America’s teachers are getting significant pay raises from red state governors who are simultaneously bolstering parental rights in education and, in some cases, letting parents use their tax dollars for private schools.
It’s an unusual policy mix that gives Republican governors from Utah to Georgia a foothold on education issues that are popular with teachers and parents and, when it comes to pay increases, are typically dominated by Democrats.
“What you’ve got here is a potentially really effective package of empowering families, while at the same signaling that you’re taking care of educators and trying to give hard-working teachers deserved raises,” Rick Hess, director of education policy studies at the American Enterprise Institute, told The Washington Times. “You can argue that’s a really sensible and positive place for governors to be.”
Arkansas’ newly minted Republican Gov. Sarah Huckabee Sanders is the latest red state leader to offer such a package, following in the footsteps of Florida, Georgia, Mississippi, Utah, Iowa and other states.
Last week, she unveiled a proposal to boost teachers’ annual minimum salaries from $36,000 to $50,000, a nearly 40% increase. The plan would also provide $2,000 pay raises to veteran teachers who are already earning $50,000 or more.
The Sanders plan links the pay hikes, as well as other funding for education reform, with a host of conservative education policy proposals.
Mrs. Sanders has issued an executive order banning Arkansas schools from teaching critical race theory, an analytical tool based on Marxist studies that has crept into the nation’s public school curriculum. It teaches students that race is a foundational element of American society and government, and is important in understanding and evaluating U.S. laws, policies and programs.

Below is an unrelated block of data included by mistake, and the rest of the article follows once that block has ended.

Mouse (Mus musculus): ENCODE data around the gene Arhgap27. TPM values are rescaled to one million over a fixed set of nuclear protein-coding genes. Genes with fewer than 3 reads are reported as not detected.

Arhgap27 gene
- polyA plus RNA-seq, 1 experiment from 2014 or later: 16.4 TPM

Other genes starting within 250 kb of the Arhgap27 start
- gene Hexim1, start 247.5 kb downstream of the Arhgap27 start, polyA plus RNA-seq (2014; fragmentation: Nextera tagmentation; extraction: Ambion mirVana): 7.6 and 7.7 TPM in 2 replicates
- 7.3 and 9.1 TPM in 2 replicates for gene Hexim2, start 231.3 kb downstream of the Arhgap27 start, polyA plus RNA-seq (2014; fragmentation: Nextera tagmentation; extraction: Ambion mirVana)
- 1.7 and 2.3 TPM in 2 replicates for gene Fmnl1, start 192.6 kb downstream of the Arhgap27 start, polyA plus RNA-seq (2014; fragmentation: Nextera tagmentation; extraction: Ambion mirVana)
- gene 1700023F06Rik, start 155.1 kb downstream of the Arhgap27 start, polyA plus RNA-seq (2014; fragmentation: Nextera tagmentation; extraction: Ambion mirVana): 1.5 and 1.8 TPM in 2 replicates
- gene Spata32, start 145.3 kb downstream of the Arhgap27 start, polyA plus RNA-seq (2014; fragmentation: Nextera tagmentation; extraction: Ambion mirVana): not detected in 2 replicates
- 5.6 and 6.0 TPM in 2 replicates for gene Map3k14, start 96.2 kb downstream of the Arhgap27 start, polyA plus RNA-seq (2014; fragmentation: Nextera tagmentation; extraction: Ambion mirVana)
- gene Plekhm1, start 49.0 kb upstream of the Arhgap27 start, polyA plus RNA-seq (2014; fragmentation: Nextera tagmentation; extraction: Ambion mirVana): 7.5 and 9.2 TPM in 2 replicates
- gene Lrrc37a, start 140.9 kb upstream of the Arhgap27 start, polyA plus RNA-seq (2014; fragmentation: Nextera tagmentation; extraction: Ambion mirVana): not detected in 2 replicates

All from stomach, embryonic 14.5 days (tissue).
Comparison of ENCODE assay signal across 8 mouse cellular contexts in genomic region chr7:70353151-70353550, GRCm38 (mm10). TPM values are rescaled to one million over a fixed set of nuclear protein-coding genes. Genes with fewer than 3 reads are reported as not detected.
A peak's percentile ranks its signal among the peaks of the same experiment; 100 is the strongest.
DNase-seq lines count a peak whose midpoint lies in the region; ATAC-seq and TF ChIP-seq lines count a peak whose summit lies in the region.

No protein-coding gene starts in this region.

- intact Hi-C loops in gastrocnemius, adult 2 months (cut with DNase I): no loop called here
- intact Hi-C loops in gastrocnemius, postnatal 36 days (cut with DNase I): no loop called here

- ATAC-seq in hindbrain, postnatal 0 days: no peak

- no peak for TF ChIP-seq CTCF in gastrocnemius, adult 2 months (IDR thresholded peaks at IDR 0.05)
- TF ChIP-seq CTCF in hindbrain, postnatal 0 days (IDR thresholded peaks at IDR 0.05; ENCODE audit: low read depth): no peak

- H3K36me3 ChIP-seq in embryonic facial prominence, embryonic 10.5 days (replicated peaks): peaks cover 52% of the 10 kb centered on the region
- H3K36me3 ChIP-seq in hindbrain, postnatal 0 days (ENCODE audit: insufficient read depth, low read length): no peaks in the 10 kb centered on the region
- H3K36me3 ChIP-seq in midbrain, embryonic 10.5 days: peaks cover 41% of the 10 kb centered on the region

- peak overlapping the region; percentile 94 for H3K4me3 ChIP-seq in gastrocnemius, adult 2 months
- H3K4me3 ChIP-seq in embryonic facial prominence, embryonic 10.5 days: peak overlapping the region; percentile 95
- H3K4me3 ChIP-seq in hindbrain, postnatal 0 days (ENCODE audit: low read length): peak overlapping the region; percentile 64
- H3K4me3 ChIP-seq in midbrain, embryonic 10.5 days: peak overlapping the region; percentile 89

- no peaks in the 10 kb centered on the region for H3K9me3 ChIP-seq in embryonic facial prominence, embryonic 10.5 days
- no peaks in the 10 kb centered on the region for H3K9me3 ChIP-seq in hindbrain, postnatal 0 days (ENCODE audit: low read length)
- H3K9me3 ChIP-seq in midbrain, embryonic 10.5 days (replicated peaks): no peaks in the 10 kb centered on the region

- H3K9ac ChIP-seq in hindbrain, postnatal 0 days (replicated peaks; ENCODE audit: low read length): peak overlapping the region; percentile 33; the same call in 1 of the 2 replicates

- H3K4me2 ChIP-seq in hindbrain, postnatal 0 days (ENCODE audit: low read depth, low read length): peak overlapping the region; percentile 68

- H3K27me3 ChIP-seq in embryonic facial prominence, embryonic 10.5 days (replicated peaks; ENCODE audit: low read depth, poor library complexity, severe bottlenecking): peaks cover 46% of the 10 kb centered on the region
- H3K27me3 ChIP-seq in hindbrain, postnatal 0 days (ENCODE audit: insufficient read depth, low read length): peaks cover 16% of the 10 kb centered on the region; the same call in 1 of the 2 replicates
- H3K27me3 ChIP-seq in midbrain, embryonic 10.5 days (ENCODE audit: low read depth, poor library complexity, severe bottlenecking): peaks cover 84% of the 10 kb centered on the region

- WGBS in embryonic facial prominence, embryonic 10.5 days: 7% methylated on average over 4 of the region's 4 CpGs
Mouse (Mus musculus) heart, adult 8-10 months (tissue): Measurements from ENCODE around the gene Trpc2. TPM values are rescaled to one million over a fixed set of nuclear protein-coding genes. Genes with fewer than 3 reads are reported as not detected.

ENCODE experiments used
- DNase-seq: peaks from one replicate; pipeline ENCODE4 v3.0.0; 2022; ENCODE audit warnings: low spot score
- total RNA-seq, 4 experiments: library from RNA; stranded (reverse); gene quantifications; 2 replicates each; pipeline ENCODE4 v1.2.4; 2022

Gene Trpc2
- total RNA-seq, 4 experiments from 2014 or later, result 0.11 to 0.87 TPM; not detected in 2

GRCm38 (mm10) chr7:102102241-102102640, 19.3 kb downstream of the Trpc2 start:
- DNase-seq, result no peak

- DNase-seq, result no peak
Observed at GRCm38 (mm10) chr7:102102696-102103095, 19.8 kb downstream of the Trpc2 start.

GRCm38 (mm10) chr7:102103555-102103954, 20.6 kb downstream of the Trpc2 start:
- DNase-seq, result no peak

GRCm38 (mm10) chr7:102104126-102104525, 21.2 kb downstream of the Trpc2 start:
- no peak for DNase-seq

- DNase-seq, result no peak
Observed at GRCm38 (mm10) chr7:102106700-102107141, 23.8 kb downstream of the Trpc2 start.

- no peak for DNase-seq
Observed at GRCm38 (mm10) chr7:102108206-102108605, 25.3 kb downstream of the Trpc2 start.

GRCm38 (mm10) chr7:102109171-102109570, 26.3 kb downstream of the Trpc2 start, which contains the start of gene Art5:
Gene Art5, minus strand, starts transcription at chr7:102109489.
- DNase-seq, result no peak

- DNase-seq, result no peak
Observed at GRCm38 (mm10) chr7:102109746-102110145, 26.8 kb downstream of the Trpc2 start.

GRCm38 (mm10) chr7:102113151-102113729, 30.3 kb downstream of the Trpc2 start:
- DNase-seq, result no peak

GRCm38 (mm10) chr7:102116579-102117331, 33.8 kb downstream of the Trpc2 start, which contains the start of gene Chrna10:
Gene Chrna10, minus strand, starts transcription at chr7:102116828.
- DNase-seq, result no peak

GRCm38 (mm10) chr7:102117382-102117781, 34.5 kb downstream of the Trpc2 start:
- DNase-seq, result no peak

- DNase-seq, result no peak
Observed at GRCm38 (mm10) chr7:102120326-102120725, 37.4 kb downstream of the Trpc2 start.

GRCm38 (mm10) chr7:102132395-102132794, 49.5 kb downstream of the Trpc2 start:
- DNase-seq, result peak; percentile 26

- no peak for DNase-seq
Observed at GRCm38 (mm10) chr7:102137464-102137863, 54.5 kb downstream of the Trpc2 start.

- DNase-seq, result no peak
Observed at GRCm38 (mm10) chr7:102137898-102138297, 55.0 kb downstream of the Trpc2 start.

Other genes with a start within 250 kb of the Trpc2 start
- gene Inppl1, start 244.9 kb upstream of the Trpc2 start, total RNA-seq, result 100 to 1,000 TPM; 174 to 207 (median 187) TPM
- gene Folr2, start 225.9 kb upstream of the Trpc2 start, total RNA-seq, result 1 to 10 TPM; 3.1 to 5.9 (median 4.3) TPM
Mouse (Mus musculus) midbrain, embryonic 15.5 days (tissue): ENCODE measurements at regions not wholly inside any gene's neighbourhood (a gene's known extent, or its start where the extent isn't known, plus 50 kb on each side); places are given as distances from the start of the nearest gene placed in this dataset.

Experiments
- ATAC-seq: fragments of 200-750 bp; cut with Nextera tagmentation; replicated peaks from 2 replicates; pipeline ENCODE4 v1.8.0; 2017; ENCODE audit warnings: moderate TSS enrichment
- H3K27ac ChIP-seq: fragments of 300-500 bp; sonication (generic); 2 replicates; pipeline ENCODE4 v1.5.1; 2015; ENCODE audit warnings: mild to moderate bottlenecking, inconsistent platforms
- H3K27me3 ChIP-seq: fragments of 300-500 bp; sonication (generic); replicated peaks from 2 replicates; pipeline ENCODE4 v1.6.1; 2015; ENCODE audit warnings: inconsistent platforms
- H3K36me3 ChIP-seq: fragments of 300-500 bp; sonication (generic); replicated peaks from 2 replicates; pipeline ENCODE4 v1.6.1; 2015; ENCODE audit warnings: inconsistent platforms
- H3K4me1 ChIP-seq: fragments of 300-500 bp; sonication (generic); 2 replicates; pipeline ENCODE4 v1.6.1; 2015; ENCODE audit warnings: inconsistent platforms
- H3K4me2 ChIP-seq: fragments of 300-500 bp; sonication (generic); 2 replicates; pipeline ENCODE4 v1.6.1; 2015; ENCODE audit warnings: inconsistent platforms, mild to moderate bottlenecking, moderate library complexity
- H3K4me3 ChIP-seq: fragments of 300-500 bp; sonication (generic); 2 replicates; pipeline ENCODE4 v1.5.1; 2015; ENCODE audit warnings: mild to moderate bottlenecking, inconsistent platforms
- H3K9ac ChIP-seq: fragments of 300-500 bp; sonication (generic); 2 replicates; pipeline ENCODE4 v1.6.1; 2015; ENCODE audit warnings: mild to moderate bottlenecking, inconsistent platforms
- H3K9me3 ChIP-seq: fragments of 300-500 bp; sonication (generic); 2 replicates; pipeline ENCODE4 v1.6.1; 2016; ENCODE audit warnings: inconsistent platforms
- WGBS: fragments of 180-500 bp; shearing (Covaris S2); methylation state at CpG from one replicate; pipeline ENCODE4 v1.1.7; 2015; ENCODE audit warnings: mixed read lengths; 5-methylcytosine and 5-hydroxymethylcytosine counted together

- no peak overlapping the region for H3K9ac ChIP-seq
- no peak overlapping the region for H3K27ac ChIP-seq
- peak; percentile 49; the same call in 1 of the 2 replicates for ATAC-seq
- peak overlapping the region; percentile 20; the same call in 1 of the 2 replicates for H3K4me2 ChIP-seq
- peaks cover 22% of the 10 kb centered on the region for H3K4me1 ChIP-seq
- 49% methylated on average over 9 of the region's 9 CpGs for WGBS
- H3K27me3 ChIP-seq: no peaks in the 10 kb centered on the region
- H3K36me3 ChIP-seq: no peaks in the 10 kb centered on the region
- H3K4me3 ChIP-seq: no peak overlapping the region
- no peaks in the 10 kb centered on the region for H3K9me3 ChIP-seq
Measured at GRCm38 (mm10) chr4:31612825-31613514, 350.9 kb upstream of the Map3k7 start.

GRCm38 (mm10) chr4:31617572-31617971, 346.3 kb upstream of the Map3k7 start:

Mrs. Sanders’ plan would also create an “Education Freedom Account,” that would provide parents money to enroll their children in the school of their choice, including private and parochial schools, or homeschooling.
“This is the most substantial overhaul of our state’s education system in Arkansas history, and frankly, it couldn’t come soon enough,” Mrs. Sanders said, announcing the package in Little Rock on Feb. 8.
Mrs. Sanders announced her education proposal a little more than a week after Utah’s Republican Gov. Spencer Cox signed a bill providing public school teachers with a $6,000 pay increase. The same measure gives qualifying parents $8,000 to cover the cost of private school if they choose to leave the public system.
The bill, Mr. Cox said, “strikes a good balance” by adequately funding public education while giving parents “additional options to meet the needs of their families.”
In Florida, Republican Gov. Ron DeSantis has secured more than $2 billion in funding for teacher pay since 2020. He’s also led the nation in passing laws to ban critical race theory and the teaching of LGBTQ issues in schools.
Mr. DeSantis’ most recent education proposal seeks $200 million to hike teacher salaries, marking the third consecutive year he has addressed teacher compensation in his budget proposal.
This year’s pay hike proposal also takes a swipe at teachers unions.